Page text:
Apple just can't catch a break in its long-running US-based court battle against Samsung. After a jury awarded Apple over $2 billion less in damages than it had sought, the consumer electronics giant tried a different tact: An injunction preventing the sale of Samsung's infringing products in the United States. But the judge overseeing the case has tossed out that request. Apple, it seems, just hasn't been damaged enough by Samsung's copying to warrant such a move.

So much for the home court advantage.

"Apple has not established that it suffered significant harm in the form of either lost sales or reputational injury," US District Court Judge Lucy Koh wrote in a ruling issued Wednesday. "Moreover, Apple has not shown that it suffered any of these alleged harms because Samsung infringed Apple's patents. The Federal Circuit has cautioned that [Apple] must demonstrate a causal nexus between its supposed harm (including reputational harm) and the specific infringement at issue. Apple has not demonstrated that the patented inventions drive consumer demand for the infringing products."

Samsung said it welcomed the ruling. "We remain committed to providing American consumers with a wide choice of innovative products," a Samsung statement notes.

Separately, Apple and Samsung agreed to settle all non-US patent battles earlier this month, and this week's ruling is part of the second of two court battles that Apple and Samsung have waged in the US in recent years. In May, a jury awarded Apple $120 million in damages after it found that Samsung had infringed on three of Apple's patents. That was far less than the $2.2 billion that Apple had sought, so the firm hoped that an injunction would put the hurt on Samsung instead.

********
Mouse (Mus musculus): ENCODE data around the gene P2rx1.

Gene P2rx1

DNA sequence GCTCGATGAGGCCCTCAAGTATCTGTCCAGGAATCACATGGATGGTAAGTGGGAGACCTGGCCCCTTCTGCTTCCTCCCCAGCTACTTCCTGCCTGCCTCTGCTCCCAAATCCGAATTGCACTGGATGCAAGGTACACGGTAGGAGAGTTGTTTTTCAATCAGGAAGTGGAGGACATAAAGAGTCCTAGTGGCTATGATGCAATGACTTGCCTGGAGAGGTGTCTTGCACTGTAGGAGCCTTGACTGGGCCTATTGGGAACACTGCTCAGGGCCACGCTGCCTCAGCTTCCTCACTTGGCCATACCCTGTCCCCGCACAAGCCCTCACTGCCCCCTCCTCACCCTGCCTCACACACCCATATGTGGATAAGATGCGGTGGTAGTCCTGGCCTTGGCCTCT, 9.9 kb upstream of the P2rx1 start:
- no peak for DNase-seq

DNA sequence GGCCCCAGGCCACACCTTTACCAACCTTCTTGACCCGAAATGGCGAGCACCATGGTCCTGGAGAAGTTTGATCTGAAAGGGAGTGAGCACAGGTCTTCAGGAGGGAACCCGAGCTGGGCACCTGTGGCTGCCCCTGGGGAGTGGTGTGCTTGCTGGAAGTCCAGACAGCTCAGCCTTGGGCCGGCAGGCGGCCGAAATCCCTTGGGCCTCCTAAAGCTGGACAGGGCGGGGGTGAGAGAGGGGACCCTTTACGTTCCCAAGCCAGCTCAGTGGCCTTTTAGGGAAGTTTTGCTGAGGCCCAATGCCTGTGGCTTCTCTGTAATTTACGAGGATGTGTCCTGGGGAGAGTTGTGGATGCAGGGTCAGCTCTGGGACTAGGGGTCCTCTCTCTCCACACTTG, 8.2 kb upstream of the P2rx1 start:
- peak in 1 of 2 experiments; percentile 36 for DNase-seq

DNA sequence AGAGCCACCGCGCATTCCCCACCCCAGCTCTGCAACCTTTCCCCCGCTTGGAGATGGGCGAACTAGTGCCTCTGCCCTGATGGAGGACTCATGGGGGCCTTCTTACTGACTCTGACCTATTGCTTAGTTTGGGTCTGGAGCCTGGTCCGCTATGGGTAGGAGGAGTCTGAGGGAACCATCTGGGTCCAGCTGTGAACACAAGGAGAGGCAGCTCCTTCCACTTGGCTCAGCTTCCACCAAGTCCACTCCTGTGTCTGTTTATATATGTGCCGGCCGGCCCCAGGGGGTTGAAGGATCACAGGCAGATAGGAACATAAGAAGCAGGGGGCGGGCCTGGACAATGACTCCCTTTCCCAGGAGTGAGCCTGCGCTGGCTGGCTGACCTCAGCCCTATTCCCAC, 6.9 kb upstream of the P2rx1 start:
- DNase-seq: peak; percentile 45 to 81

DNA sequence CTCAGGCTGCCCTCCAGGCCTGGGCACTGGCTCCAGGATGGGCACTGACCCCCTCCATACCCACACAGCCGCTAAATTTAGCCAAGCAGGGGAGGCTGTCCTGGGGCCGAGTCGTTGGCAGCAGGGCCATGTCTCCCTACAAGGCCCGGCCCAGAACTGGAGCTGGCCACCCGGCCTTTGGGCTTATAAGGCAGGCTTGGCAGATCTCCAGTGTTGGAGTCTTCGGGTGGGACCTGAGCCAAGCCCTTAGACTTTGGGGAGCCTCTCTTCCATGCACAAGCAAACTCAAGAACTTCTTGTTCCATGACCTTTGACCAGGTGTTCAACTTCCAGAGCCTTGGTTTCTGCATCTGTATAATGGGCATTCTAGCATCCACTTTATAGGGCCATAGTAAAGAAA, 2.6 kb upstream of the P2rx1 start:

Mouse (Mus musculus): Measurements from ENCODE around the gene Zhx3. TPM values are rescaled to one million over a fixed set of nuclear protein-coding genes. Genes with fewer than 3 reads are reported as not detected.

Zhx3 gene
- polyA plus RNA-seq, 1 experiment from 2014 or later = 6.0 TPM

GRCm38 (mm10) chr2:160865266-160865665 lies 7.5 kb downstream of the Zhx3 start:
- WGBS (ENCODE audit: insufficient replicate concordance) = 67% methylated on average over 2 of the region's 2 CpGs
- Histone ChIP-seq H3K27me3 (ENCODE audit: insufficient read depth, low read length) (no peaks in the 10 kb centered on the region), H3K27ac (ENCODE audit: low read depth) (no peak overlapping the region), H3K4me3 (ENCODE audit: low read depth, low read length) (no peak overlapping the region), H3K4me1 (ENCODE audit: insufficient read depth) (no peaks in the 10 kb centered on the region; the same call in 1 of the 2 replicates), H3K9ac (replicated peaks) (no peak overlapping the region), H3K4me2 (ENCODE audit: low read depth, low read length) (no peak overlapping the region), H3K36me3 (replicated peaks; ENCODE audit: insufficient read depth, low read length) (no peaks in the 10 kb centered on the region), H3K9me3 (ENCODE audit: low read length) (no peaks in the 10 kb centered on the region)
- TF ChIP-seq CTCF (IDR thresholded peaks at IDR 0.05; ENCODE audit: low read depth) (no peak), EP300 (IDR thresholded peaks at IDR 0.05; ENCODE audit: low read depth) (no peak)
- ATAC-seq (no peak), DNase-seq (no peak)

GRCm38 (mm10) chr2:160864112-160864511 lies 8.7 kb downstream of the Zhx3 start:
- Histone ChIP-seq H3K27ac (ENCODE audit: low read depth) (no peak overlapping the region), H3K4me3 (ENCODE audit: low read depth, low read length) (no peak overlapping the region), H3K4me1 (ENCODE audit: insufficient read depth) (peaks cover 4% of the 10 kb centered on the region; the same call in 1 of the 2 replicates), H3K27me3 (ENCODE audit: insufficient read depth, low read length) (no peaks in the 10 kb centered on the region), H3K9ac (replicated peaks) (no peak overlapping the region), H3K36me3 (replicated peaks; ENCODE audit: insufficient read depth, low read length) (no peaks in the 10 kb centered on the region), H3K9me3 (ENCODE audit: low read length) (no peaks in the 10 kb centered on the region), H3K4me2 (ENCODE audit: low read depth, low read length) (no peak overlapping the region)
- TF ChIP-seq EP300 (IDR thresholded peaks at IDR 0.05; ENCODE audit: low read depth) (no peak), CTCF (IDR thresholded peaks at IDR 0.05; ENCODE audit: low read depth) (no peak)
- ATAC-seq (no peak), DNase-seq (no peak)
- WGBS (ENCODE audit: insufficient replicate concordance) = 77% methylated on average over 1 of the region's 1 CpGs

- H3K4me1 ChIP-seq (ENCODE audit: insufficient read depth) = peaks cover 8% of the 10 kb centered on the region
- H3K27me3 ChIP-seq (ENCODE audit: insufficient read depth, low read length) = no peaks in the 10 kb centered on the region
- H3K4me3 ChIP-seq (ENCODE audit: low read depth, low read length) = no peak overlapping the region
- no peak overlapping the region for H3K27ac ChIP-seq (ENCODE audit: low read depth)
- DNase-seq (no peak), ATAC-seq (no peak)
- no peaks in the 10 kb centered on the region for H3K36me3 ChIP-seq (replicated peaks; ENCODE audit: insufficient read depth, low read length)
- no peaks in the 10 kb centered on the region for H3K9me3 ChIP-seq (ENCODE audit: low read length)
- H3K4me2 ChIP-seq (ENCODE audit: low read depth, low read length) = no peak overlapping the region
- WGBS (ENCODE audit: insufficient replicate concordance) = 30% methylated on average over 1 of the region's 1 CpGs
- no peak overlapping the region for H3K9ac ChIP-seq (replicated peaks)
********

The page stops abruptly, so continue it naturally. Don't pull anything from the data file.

This second trial has been less successful than the first—in which Apple was awarded some $930 million in damages after a series of recalculations—in other ways as well. Apple had originally sued Samsung for infringing on five patents in this case, which involved newer Samsung products than the first trial. But Samsung has effectively chipped away at the validity of the patents involved, as Apple has somehow received patents for technologies it did not invent.

In one example, the US Patent and Trademark Office invalidated one Apple patent involved in the most recent case, citing previous use. But the current damages assessment is based in part of Samsung having infringed on that patent, which Apple does not now own. So the damages will presumably be recalculated or potentially overturned.

And even if Samsung does eventually pay the over $1 billion in damages fees assessed over the two cases, it won't impact the company materially. Samsung currently has over $60 billion in cash and cash-like holdings, and despite the inevitable slowdown of its devices businesses, the world's largest maker of smart phones has posted over $15 billion in profits in the first half of 2014 alone.